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London 2012
China panics over meat-free diet
A vegetarian diet imposed by Chinese Olympic officials concerned over accidental doping has left athletes unhappy.
Last Modified: 03 Jul 2012 11:42
The coach of China’s women’s volleyball team has blamed a lack of meat in his team's diet for their string of poor performances [GETTY]

Chinese coaches and officials are panicking that meat-free diets imposed on Olympic athletes outside their training camps are hampering their performances in the lead-up to the London Games.

Chinese athletes have been ordered to minimise the risk of accidental doping from clenbuterol-tainted meat this year by steering clear of pork, lamb and beef.

The coach of China's women's volleyball team, however, has blamed three weeks on a vegetarian diet for his team's four straight defeats at the recent world grand prix tournament in Ningbo.

"They have showed significant decline in their strength and fitness," Yu Juemin told Beijing News after China lost in three sets to the United States on Sunday.

"We dared not eat pork when we come out of our training camp for the tournament because we are afraid of clenbuterol."

Doping concerns

The ban on meat products came from the China's Sports Ministry this year and followed a warning from the World Anti-Doping Agency (WADA) issued last November about contaminated meat in China and Mexico.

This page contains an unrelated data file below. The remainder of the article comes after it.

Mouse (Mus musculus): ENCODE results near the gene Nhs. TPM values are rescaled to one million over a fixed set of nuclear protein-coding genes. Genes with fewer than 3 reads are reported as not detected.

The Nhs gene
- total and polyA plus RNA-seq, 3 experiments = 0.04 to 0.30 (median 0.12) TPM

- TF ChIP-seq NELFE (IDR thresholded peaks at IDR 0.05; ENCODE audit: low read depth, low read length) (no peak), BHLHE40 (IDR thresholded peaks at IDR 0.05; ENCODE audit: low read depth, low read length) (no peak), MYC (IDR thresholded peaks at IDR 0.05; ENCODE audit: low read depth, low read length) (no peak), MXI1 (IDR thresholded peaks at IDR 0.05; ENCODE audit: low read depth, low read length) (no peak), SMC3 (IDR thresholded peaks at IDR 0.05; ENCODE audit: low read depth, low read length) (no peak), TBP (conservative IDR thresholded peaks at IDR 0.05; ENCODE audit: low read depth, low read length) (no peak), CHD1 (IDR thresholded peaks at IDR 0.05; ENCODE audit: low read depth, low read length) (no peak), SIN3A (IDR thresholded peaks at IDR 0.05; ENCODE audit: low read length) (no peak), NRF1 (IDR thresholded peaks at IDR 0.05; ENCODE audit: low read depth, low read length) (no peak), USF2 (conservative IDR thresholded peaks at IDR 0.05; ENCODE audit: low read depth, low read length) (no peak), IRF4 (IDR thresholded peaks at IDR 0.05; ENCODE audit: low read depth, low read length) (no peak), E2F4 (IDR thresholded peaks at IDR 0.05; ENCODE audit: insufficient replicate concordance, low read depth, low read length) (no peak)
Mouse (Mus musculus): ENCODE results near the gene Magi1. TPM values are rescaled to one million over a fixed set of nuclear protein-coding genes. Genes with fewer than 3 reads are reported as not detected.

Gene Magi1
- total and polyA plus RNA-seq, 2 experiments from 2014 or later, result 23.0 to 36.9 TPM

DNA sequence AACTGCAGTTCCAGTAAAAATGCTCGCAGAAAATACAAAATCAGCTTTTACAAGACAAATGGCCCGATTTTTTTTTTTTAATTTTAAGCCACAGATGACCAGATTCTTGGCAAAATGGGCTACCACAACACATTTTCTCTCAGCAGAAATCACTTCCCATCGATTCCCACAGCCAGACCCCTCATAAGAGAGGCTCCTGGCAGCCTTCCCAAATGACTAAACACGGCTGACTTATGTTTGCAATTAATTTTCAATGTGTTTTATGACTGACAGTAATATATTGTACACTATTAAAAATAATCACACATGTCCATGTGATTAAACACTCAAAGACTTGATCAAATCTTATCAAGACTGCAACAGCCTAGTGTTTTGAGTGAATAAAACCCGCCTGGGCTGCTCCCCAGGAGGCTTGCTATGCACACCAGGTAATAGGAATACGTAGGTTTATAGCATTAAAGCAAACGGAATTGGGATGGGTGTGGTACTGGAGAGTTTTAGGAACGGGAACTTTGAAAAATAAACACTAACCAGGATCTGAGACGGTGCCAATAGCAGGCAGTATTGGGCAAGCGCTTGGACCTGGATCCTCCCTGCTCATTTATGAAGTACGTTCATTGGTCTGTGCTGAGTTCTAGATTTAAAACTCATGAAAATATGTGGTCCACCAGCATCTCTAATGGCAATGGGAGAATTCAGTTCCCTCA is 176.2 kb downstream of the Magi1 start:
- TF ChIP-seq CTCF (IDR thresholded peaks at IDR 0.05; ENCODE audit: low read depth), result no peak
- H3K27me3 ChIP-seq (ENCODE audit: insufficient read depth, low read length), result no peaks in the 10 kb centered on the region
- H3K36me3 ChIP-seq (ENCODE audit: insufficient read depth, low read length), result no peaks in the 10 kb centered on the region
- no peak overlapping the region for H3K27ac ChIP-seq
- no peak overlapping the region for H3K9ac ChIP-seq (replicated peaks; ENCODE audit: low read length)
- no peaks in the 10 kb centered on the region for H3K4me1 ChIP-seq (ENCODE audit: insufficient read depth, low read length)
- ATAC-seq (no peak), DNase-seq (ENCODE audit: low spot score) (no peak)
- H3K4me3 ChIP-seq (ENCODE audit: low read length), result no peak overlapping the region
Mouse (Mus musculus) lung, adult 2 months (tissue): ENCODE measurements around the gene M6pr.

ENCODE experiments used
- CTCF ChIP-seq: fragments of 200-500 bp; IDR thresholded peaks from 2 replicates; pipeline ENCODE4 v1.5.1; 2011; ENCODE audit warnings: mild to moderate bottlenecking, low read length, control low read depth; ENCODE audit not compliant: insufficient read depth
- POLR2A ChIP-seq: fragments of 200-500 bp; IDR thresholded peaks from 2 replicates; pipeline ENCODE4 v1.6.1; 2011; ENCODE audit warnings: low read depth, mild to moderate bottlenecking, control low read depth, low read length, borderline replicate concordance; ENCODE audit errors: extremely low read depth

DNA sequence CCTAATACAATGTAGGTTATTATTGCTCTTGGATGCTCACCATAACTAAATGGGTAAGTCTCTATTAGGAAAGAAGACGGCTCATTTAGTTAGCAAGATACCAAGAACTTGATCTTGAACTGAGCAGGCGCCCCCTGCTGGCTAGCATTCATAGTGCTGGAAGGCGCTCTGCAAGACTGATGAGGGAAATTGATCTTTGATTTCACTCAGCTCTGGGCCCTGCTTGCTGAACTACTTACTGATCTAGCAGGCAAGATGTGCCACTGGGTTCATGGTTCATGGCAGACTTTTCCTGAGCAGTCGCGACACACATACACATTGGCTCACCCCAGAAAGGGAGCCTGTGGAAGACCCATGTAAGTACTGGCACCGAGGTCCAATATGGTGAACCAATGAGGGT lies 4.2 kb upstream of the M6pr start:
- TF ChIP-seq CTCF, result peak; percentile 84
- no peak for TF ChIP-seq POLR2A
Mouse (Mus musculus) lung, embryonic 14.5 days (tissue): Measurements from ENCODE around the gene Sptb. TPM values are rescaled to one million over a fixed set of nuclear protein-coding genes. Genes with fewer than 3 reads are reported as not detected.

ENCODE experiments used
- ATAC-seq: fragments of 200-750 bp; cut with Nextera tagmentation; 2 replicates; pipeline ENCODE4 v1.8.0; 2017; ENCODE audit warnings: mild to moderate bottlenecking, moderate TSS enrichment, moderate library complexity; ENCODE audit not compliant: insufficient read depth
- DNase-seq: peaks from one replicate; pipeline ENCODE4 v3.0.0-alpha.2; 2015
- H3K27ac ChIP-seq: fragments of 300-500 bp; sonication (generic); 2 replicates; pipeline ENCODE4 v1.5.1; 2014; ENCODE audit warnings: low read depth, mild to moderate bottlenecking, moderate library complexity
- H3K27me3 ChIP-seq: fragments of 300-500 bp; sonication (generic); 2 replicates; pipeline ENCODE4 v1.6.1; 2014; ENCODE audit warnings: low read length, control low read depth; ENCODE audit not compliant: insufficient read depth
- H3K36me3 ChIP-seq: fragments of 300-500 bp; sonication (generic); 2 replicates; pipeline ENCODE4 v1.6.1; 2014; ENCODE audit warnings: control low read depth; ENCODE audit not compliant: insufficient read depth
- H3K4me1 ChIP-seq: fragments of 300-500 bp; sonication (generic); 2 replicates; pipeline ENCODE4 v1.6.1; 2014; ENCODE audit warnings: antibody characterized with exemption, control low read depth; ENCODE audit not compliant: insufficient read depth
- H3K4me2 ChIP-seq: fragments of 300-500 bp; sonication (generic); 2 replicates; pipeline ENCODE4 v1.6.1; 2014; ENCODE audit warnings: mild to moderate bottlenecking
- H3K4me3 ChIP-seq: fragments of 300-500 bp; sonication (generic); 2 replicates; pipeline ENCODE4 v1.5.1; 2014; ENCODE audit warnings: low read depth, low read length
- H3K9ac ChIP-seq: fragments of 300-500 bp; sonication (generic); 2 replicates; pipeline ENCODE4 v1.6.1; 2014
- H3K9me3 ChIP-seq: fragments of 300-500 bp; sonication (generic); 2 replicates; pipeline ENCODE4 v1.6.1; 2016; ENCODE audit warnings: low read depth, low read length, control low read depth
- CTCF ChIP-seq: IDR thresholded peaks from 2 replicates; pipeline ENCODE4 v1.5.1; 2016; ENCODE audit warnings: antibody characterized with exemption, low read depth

"WADA's message to athletes competing in these countries remains the same: eat only in restaurants and cafeterias that have been approved by your federation and/or event organiser," it read.

An aquatics sports official recently said the all 196 athletes in his charge had not eaten pork - a staple food for Chinese - for 40 days, and were surviving on fish and protein powder, state news agency Xinhua reported.

China has been plagued by tainted food scandals in recent years. Last August, a Chinese court sentenced seven people to jail and handed down a suspended death penalty for selling clenbuterol to pork farmers.

China has managed to clear up its once poor reputation for doping in sport in recent years and, given the WADA warning, it is unlikely athletes will risk eating meat outside their training bases.

One patriotic pig farmer in Jiangsu province thinks his meat may be the answer as China prepares to try and match their medal table-topping performance in Beijing in 2008.

Hearing about the ban earlier this year, Liu Qingya donated three tonnes of untainted pork to his country's athletes.

"My pork is free from clenbuterol. It tastes as fresh as those in the 1960s," Liu told Reuters by telephone.

"I only feed my pigs with corn, soybeans and wheat brans," he added.

"I am happy to donate my pigs to athletes who bring honour to our country."

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Source:
Reuters
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